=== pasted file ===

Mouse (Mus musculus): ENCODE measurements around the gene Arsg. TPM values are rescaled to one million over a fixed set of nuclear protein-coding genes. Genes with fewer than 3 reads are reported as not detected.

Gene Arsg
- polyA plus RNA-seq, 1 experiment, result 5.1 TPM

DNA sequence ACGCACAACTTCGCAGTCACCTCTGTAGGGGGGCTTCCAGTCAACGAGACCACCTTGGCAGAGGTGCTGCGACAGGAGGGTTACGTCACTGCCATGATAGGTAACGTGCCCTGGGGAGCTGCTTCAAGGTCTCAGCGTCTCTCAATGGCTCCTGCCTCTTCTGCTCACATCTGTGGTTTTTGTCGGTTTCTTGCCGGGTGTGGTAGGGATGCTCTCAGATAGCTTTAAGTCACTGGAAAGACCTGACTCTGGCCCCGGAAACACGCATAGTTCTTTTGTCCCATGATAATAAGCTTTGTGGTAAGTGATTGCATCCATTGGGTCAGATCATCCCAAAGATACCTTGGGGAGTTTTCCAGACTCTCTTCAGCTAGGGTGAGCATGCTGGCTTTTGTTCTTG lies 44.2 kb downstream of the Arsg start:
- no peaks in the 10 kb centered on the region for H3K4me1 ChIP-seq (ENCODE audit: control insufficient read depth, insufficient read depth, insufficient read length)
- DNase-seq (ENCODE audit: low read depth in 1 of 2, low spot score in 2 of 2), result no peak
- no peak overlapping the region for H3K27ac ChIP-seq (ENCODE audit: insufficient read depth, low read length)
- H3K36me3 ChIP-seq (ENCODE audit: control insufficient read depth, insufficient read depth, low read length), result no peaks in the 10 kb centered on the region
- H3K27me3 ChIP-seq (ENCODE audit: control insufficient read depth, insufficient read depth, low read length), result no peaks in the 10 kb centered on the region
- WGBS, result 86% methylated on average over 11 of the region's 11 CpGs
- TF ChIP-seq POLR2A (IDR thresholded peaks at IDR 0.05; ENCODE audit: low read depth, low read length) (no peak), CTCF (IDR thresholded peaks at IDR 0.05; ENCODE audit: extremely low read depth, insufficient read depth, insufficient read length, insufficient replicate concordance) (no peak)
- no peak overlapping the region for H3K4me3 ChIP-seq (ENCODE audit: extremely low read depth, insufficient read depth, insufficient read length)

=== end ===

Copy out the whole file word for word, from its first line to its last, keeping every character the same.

Mouse (Mus musculus): ENCODE measurements around the gene Arsg. TPM values are rescaled to one million over a fixed set of nuclear protein-coding genes. Genes with fewer than 3 reads are reported as not detected.

Gene Arsg
- polyA plus RNA-seq, 1 experiment, result 5.1 TPM

DNA sequence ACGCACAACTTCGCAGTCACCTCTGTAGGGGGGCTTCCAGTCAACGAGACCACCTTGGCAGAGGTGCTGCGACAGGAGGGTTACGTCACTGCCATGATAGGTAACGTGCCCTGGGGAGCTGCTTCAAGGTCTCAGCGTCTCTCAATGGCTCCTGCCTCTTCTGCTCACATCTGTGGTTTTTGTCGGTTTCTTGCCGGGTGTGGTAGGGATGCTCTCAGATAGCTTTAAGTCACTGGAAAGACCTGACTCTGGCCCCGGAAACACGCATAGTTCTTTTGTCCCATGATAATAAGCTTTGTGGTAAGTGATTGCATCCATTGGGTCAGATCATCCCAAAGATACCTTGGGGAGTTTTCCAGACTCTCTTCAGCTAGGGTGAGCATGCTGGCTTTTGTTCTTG lies 44.2 kb downstream of the Arsg start:
- no peaks in the 10 kb centered on the region for H3K4me1 ChIP-seq (ENCODE audit: control insufficient read depth, insufficient read depth, insufficient read length)
- DNase-seq (ENCODE audit: low read depth in 1 of 2, low spot score in 2 of 2), result no peak
- no peak overlapping the region for H3K27ac ChIP-seq (ENCODE audit: insufficient read depth, low read length)
- H3K36me3 ChIP-seq (ENCODE audit: control insufficient read depth, insufficient read depth, low read length), result no peaks in the 10 kb centered on the region
- H3K27me3 ChIP-seq (ENCODE audit: control insufficient read depth, insufficient read depth, low read length), result no peaks in the 10 kb centered on the region
- WGBS, result 86% methylated on average over 11 of the region's 11 CpGs
- TF ChIP-seq POLR2A (IDR thresholded peaks at IDR 0.05; ENCODE audit: low read depth, low read length) (no peak), CTCF (IDR thresholded peaks at IDR 0.05; ENCODE audit: extremely low read depth, insufficient read depth, insufficient read length, insufficient replicate concordance) (no peak)
- no peak overlapping the region for H3K4me3 ChIP-seq (ENCODE audit: extremely low read depth, insufficient read depth, insufficient read length)